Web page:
What is HIPAA?
The Heath Insurance Portability and Accountability Act of 1996. Only an act of congress could be so enormous, and it’s changing the face of business in the medical community.
HIPAA rules cover patient privacy and information security, and penalties for violations include both money and jail! Really, you’ve never heard of it?
Who Can Help You
I have partnered with others that can perform your required HIPAA Security Risk Assessment. Compliance with the HIPAA Privacy rules can be achieved by anyone, but compliance with the security rule requires more than just some software and some man-hours. Technical knowledge of systems is critical, and to overlook something could be financially devastating to a business.
By outsourcing your required Oregon HIPAA Security Risk Assessment to a professional, you will then be better able develop an economically reasonable and appropriate plan that will allow you to become 100% compliant with every aspect of the HIPAA Security standard.
If you haven’t done so already, call your professional association RIGHT NOW and see what seminars are next available. After attendance, you’ll be able to better
understand the enormity of these Federal regulations.
The rest of this was written nearly 15 years ago:
HIPAA for Dummies – By: Scott Hendison · Originally Published: December 2002
What is HIPAA?
Hipaa was an Act of Congress. To be exact, it was The Heath Insurance Portability and Accountability Act of 1996. The last Act of Congress to so dramatically affect American business to this degree was the Americans with Disabilities Act.
In Hipaa, Portability means being able to keep your heath insurance, like through COBRA, for instance. That’s important to people, but that’s certainly not what the HIPAA uproar is all about.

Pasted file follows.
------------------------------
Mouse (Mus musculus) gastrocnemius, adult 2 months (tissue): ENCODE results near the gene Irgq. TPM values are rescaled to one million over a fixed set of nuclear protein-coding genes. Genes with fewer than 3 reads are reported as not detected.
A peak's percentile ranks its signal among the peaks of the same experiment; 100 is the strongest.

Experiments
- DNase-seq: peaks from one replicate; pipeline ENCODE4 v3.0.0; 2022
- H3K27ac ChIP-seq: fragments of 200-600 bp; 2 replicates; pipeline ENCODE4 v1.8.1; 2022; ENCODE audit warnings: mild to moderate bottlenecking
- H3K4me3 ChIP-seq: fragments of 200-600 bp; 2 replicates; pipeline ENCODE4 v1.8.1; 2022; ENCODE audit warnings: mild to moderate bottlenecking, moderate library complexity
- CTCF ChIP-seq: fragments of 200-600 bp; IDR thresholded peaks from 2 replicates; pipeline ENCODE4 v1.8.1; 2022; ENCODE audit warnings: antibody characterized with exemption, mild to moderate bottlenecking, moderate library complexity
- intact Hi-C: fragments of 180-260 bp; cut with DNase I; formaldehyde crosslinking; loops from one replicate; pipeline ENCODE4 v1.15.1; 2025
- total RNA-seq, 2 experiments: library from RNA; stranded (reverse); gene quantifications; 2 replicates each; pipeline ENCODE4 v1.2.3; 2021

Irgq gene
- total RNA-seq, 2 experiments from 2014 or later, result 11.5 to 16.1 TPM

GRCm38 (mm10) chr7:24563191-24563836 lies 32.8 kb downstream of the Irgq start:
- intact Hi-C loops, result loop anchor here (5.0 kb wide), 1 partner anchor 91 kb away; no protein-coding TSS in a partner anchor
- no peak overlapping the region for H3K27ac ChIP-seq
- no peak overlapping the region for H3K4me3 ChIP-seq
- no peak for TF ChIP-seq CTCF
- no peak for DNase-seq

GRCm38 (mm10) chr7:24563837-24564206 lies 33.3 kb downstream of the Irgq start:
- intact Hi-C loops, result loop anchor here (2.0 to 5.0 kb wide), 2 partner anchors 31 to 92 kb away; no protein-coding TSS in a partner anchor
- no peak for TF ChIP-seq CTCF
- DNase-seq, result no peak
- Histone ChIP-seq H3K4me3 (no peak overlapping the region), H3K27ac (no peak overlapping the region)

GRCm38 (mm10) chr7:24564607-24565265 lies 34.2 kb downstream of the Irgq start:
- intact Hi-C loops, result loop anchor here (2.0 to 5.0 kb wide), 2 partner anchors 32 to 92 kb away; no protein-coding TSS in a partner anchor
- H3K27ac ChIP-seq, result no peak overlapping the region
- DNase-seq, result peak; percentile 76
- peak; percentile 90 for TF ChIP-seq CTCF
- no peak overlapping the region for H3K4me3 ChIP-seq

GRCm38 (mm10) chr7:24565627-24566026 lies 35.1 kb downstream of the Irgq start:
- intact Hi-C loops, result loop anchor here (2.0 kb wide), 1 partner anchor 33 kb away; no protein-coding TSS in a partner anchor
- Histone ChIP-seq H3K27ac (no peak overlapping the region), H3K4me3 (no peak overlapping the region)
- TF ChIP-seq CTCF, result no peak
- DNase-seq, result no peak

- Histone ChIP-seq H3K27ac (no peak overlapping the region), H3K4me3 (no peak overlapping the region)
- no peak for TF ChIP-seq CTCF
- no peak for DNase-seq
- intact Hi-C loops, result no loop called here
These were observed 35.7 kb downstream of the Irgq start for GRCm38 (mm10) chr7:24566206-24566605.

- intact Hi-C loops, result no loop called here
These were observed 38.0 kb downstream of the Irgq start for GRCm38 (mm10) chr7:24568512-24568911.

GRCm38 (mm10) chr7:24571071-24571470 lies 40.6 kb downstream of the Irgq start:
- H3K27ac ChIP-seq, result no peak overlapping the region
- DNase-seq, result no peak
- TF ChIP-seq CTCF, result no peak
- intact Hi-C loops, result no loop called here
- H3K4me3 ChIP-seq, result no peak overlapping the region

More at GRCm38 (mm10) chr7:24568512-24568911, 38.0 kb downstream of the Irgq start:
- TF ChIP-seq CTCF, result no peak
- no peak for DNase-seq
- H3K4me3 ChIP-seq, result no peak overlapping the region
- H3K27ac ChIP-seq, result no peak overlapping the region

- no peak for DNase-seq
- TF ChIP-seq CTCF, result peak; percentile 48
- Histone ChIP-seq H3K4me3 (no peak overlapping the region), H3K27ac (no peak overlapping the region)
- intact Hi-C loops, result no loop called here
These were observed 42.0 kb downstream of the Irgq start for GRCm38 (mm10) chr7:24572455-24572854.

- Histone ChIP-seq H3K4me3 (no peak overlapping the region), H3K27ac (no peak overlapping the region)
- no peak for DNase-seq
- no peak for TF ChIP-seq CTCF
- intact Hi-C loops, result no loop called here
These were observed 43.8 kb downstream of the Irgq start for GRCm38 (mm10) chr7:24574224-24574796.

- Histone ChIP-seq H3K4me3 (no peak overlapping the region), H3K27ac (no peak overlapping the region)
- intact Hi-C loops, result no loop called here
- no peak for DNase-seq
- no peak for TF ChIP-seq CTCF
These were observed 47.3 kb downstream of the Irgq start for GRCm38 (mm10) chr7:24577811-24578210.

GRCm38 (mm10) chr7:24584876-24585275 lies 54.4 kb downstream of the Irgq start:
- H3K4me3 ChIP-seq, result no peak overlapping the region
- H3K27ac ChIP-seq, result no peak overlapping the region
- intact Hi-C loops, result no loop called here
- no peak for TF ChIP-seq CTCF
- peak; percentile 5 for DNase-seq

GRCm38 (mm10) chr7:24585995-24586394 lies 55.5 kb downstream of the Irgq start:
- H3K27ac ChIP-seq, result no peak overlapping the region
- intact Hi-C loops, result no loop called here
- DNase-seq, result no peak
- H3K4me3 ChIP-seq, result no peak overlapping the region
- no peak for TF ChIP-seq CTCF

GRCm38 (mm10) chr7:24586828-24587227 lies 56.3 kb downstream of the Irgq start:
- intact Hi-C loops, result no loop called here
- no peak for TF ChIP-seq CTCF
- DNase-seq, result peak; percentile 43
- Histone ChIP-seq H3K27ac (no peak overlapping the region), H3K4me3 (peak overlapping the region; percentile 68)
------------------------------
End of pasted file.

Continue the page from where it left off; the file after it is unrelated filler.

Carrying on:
The HIPAA uproar is about all about accountability. Accountability means that the Federal Government is now regulating ALL U.S. health care providers, doctor’s offices, etc. for complete privacy and security of ALL information regarding their patients. Penalties for Hipaa violations include fines starting at $100 each, and ranging all the way up to $250,000 and ten years in prison.
Did you know that the pharmaceutical giant Eli Lily sold the mailing list of patients who had been prescribed Prozac? How about the fact that tennis great Arthur Ashes’ HIV status was office gossip that slipped out to the press, forcing him to address it publicly? These and countless other violations of privacy are exactly what HIPAA is intended to combat.
Protected Health Information, (PHI) can be used by marketers, employers, insurance companies, politicians, and any number of other entities to discriminate, punish, hire, fire, market and even blackmail you. Somebody has to protect that privileged information, and that somebody is YOU, the health care professional. Why? Because an Act of Congress says so, that’s why.
If you are a licensed medical provider of any kind, no matter how small your office is, you are, (or will soon be declared to be), a “covered entity” by the HIPAA regulations. Anything else you’ve heard is simply not true. HIPAA is here to stay, and unless you’re considering a career change, you going to have to take it seriously.
What should you do?.